Re: [rtcweb] An input for discussing congestion control (Fwd: New Version Notification for draft-alvestrand-rtcweb-congestion-00.txt)

Randell Jesup <> Mon, 19 September 2011 07:55 UTC

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Date: Mon, 19 Sep 2011 03:54:44 -0400
From: Randell Jesup <>
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Cc: Randell Jesup <>,
Subject: Re: [rtcweb] An input for discussing congestion control (Fwd: New Version Notification for draft-alvestrand-rtcweb-congestion-00.txt)
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Open question to the list: should the congestion-control-geeks discuss 
here on the
list the nitty-gritty details required to build the requirements and 
especially to design
and debate a possible proposed "baseline" congestion-control algorithm?

We can certainly do that detailed discussion by email and come back with a
draft;  I had been planning to do it by email, but recent discussion on 
made me think I should ask for opinions on this.  Given the structure, 
if there's
any significant support for "on-the-list" I'll do that.  Realize though 
that they may
get pretty long and detailed without really touching on the larger 
issues being
discussed here.

Right now the bof members to discuss this and propose a draft would be 
Harald, Justin,  Stefan Holmer and Magnus.

On 9/19/2011 3:06 AM, Stefan Holmer wrote:
> On Mon, Sep 19, 2011 at 12:10 AM, Randell Jesup 
> < <>> wrote:
>     On 9/16/2011 9:26 AM, Magnus Westerlund wrote:
>         1. Section 3: As delay based congestion control has been tried
>         a number
>         of times and meet with less than stellar success I wonder if
>         you have
>         any understanding of how this relates to the issues previously
>         encountered:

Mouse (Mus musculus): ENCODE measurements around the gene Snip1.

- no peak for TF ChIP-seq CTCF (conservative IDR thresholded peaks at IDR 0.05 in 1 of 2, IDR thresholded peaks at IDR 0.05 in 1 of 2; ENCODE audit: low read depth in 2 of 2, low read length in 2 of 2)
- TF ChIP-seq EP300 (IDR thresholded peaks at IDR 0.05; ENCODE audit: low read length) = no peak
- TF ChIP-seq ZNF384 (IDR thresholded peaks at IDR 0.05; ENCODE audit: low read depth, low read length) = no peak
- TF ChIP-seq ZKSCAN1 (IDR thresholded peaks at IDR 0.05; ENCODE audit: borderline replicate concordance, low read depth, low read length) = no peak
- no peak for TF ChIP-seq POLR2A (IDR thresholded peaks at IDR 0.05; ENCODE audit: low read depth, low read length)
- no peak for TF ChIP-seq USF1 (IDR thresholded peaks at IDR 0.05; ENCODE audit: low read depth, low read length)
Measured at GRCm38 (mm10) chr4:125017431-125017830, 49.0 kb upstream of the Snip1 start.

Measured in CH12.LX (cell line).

>     Do you have any pointers to these earlier attempts?  My separate
>     experience
>     with this class has been extremely successful, though perhaps with
>     a set of
>     real-world use-cases that don't cover the situations you're
>     referring to.
>     My understanding is that Radvision's NetSense is very similar from
>     their
>     description of it.
> I'm interested in any references you may have as well.

I doubt you'll find many/any, as the first published discussion I saw of 
congestion control for RTP data was Radvision's posts about Netsense 
last year
and in their Android webcasts; and  that was pretty detail-free until 
their recent
blog posts.  There's plenty of un-published experience with them at 
various companies
I believe....  Not just Google and Radvision.

>         - Stability (especially on short RTTs)
>         - How it competes with TCP flows, which was a real issues for
>         TCP Vegas
>         but may be less of an issue here.
>     Perhaps Google can comment here about what tests they've done.  If
>     anything,
>     this class of algorithm when faced with aggressive TCP flows will
>     eventually
>     have problems, because TCP will tend to fill up the buffers at the
>     bottleneck.
>     Since this algorithm senses buffers starting to fill up, it will
>     tend to back
>     off before TCP is likely to see a loss event.  Now, it's more
>     complex than
>     that of course, and multiple flows make it more complex still.
>      It's also
>     sensitive to the adaptation rate of this algorithm and speed of
>     backoff.
>     If I remember, TFRC tends to back off more slowly than TCP but
>     also increase
>     more slowly; I suspect Google's algorithm is similar.
> As you're saying, it will always be hard for delay based congestion 
> control algorithms to compete with a packet loss based algorithm. The 
> delay based algorithm will detect over-use much earlier than the 
> packet loss based one, and that's basically what we've seen in the 
> tests we've been running as well. I do think we would benefit from 
> more tests in this area. For instance, we might want to go with an 
> additive increase approach rather than the current one which is 
> multiplicative, this would likely help improve the algorithms self 
> fairness as well.

Probably; additive increase is probably better, or possible using a 
predicted-bandwidth increase.  If you use additive increase, it should 
probably be
partly proportional to the maximum "good" bandwidth seen during the 
This provides some needed scaling of the ramp-up rate to the absolute 
of bandwidth available.

Randell Jesup